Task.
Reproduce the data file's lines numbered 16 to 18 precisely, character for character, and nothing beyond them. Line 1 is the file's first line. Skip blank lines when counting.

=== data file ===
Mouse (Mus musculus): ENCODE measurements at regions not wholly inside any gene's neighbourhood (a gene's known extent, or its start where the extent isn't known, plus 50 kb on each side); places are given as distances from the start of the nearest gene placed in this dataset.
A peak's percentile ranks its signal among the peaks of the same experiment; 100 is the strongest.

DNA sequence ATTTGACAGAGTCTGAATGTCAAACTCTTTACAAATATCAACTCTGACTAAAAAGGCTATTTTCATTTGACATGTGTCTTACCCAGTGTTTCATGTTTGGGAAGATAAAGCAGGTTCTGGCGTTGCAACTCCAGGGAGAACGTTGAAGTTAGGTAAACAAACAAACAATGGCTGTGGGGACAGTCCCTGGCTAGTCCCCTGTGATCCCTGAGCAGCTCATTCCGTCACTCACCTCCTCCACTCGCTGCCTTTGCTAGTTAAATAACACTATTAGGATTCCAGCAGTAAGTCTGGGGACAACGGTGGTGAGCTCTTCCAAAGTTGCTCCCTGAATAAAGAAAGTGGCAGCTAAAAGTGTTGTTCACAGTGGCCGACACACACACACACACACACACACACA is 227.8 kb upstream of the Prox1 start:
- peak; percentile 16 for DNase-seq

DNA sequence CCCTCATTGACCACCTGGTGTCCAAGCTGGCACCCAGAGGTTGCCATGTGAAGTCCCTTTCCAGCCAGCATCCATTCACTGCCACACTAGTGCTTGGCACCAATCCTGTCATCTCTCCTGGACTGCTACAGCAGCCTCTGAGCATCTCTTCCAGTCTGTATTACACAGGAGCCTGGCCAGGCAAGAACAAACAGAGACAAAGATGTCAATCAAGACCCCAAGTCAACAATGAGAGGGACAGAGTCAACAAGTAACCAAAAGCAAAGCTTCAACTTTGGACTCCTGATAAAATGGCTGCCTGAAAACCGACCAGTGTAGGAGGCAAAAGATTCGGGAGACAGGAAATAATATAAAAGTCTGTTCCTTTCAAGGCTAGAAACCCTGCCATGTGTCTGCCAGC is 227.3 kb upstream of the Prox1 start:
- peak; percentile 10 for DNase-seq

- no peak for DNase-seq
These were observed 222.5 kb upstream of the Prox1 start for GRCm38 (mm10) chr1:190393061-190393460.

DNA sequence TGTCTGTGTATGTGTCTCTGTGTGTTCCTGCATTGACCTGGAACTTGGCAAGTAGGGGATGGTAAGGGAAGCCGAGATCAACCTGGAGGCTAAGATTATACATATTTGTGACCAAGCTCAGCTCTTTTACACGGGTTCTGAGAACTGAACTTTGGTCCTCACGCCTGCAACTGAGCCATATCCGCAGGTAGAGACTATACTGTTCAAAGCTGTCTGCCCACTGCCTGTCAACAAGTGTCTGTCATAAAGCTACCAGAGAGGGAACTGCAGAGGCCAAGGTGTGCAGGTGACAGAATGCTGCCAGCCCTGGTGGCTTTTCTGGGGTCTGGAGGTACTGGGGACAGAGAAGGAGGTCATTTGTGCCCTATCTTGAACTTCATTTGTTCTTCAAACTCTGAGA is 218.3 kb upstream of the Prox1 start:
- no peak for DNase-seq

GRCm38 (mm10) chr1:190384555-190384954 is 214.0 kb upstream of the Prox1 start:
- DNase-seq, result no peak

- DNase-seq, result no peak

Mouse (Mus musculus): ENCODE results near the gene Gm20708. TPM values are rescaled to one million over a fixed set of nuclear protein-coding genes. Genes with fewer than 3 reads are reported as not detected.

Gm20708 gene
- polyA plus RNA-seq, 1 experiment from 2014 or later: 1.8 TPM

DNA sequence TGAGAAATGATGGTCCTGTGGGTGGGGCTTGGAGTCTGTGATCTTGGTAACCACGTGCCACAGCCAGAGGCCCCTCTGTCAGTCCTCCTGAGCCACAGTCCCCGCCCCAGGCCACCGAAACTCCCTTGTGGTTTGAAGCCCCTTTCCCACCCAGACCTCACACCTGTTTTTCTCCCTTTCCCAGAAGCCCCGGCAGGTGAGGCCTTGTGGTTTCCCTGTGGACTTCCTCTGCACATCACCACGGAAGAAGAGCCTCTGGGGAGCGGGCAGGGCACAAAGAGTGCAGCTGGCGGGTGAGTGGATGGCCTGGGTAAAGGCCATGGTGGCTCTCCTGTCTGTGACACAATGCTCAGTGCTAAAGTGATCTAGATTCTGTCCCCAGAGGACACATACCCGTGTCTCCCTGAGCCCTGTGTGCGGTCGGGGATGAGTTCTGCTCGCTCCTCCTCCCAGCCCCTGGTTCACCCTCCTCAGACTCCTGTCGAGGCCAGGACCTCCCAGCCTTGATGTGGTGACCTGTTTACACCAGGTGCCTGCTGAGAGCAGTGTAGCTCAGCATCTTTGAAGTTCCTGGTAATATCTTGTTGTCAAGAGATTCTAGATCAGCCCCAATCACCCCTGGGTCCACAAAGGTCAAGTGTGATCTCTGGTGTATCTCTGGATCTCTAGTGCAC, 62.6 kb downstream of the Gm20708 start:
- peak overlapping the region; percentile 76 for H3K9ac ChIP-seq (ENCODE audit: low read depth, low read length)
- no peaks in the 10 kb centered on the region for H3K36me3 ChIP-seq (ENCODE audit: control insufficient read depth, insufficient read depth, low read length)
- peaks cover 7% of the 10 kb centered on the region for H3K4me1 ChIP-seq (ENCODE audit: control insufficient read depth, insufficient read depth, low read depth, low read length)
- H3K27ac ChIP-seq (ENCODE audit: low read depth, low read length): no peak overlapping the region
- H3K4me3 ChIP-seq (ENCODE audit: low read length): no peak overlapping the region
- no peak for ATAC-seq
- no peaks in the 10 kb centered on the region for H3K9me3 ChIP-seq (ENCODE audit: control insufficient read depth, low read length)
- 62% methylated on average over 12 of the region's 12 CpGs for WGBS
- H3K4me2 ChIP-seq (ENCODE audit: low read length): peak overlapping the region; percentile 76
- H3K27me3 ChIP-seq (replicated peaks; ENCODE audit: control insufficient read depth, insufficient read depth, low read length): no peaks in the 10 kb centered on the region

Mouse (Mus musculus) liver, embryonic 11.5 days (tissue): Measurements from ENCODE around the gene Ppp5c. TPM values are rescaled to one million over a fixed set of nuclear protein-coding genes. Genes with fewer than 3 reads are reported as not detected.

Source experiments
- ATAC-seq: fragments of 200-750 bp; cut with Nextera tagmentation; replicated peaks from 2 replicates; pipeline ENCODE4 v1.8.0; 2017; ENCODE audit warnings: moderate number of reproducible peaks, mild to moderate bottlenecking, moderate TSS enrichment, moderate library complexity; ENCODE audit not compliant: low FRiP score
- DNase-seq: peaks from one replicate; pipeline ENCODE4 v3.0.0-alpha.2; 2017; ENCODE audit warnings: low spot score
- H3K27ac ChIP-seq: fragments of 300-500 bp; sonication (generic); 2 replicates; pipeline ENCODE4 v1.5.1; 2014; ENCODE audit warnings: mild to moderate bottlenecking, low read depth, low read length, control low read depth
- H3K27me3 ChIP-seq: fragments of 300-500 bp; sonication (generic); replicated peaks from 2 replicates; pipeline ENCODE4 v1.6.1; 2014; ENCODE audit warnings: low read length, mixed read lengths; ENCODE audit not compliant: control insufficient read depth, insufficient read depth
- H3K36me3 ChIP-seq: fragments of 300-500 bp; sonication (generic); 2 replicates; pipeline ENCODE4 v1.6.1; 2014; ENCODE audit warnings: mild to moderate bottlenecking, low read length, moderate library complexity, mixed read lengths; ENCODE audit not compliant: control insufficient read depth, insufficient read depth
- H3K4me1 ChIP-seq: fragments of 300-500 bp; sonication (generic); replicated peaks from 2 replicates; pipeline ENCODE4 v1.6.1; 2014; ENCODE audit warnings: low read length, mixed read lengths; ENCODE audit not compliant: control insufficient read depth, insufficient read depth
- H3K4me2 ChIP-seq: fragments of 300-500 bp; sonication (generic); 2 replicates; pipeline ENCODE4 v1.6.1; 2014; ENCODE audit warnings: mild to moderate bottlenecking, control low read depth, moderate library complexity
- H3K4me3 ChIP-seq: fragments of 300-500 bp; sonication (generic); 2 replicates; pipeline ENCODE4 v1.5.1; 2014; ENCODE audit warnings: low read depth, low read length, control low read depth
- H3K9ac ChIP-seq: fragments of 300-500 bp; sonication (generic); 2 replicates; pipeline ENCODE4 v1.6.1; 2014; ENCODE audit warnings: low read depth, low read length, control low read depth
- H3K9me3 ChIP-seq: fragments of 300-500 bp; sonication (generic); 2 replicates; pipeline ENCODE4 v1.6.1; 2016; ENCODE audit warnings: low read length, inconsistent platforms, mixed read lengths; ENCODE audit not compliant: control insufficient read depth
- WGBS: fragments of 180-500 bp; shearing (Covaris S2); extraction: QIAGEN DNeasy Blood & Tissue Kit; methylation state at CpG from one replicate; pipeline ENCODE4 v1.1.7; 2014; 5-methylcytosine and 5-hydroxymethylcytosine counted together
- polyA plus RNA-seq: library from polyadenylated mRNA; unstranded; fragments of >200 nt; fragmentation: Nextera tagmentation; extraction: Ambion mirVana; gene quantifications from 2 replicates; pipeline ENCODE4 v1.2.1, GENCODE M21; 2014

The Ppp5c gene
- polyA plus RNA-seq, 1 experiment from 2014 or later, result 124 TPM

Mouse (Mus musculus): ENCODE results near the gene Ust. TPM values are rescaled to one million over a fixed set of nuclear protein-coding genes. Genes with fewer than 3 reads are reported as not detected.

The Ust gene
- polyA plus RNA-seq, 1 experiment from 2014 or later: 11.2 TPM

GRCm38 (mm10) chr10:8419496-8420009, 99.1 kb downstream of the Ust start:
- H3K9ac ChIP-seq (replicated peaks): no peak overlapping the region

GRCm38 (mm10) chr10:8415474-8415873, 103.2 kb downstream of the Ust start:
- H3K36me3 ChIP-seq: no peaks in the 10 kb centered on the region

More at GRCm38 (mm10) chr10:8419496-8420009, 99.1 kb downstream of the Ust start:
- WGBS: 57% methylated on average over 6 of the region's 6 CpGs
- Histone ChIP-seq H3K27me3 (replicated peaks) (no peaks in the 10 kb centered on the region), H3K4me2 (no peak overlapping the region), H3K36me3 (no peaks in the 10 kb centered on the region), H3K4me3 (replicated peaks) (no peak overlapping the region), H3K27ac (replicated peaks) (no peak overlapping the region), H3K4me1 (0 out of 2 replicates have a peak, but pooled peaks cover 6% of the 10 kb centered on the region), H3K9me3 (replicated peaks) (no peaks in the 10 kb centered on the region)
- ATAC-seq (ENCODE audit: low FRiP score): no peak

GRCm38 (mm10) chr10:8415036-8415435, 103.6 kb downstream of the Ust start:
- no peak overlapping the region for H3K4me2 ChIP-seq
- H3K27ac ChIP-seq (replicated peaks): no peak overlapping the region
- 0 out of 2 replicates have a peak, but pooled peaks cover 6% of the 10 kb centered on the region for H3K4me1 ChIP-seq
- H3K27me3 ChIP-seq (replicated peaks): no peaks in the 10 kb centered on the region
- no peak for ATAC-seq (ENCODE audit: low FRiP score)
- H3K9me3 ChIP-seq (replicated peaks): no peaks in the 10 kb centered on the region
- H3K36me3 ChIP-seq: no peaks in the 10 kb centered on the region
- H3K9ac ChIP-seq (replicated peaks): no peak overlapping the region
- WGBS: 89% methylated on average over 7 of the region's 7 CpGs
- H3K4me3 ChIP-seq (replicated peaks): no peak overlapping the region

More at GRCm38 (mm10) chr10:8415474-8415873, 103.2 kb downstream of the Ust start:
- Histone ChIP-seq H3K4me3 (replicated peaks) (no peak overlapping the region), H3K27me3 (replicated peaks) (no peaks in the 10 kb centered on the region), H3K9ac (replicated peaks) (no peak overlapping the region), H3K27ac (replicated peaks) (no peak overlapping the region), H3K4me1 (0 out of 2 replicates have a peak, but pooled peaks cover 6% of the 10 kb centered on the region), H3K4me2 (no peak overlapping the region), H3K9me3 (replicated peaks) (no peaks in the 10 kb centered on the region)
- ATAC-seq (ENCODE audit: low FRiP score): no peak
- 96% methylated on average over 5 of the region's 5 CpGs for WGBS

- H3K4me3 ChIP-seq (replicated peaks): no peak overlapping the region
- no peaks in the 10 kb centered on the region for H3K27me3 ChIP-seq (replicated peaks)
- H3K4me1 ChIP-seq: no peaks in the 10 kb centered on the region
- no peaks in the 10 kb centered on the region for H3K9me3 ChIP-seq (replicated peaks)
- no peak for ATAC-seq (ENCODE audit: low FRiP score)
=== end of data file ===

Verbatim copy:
- polyA plus RNA-seq, 1 experiment from 2014 or later: 1.8 TPM

DNA sequence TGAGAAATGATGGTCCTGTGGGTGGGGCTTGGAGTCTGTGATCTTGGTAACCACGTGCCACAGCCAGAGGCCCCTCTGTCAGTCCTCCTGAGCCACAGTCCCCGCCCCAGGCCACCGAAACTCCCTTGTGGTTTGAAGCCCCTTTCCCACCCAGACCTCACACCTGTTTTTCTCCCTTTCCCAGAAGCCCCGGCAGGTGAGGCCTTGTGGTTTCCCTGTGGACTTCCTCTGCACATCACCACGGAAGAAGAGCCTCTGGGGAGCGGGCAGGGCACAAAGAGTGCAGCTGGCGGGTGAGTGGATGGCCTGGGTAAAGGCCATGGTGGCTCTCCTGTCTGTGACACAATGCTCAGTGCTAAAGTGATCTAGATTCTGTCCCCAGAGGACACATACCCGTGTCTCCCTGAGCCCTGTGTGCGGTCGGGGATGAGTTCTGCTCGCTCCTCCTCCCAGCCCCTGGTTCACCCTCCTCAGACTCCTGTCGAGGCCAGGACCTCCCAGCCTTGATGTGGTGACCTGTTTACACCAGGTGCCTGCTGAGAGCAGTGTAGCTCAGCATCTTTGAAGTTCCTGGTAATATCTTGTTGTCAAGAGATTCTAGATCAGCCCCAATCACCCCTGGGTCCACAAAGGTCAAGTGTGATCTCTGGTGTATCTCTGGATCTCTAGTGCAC, 62.6 kb downstream of the Gm20708 start:
- peak overlapping the region; percentile 76 for H3K9ac ChIP-seq (ENCODE audit: low read depth, low read length)